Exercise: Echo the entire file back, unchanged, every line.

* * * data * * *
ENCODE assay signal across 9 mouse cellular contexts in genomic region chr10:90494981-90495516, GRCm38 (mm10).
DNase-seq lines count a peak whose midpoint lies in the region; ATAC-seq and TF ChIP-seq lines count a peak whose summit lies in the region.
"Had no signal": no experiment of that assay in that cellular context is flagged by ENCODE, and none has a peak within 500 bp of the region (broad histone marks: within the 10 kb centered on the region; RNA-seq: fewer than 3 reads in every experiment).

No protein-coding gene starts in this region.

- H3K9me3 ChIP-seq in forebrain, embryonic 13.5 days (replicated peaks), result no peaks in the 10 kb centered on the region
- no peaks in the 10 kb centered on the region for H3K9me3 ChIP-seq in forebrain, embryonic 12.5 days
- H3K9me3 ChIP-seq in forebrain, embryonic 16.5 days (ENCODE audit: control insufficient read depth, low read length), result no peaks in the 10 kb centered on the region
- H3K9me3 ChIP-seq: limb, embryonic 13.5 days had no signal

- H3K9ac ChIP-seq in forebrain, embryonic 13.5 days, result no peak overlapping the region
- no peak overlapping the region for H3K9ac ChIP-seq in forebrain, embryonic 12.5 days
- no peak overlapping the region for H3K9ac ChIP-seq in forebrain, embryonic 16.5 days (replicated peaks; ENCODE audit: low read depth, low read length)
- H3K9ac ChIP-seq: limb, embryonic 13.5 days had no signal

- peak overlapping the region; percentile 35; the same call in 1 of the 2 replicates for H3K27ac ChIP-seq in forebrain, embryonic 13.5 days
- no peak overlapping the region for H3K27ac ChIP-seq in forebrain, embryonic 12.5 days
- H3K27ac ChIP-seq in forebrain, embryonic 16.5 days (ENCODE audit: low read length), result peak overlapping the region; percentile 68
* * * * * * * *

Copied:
ENCODE assay signal across 9 mouse cellular contexts in genomic region chr10:90494981-90495516, GRCm38 (mm10).
DNase-seq lines count a peak whose midpoint lies in the region; ATAC-seq and TF ChIP-seq lines count a peak whose summit lies in the region.
"Had no signal": no experiment of that assay in that cellular context is flagged by ENCODE, and none has a peak within 500 bp of the region (broad histone marks: within the 10 kb centered on the region; RNA-seq: fewer than 3 reads in every experiment).

No protein-coding gene starts in this region.

- H3K9me3 ChIP-seq in forebrain, embryonic 13.5 days (replicated peaks), result no peaks in the 10 kb centered on the region
- no peaks in the 10 kb centered on the region for H3K9me3 ChIP-seq in forebrain, embryonic 12.5 days
- H3K9me3 ChIP-seq in forebrain, embryonic 16.5 days (ENCODE audit: control insufficient read depth, low read length), result no peaks in the 10 kb centered on the region
- H3K9me3 ChIP-seq: limb, embryonic 13.5 days had no signal

- H3K9ac ChIP-seq in forebrain, embryonic 13.5 days, result no peak overlapping the region
- no peak overlapping the region for H3K9ac ChIP-seq in forebrain, embryonic 12.5 days
- no peak overlapping the region for H3K9ac ChIP-seq in forebrain, embryonic 16.5 days (replicated peaks; ENCODE audit: low read depth, low read length)
- H3K9ac ChIP-seq: limb, embryonic 13.5 days had no signal

- peak overlapping the region; percentile 35; the same call in 1 of the 2 replicates for H3K27ac ChIP-seq in forebrain, embryonic 13.5 days
- no peak overlapping the region for H3K27ac ChIP-seq in forebrain, embryonic 12.5 days
- H3K27ac ChIP-seq in forebrain, embryonic 16.5 days (ENCODE audit: low read length), result peak overlapping the region; percentile 68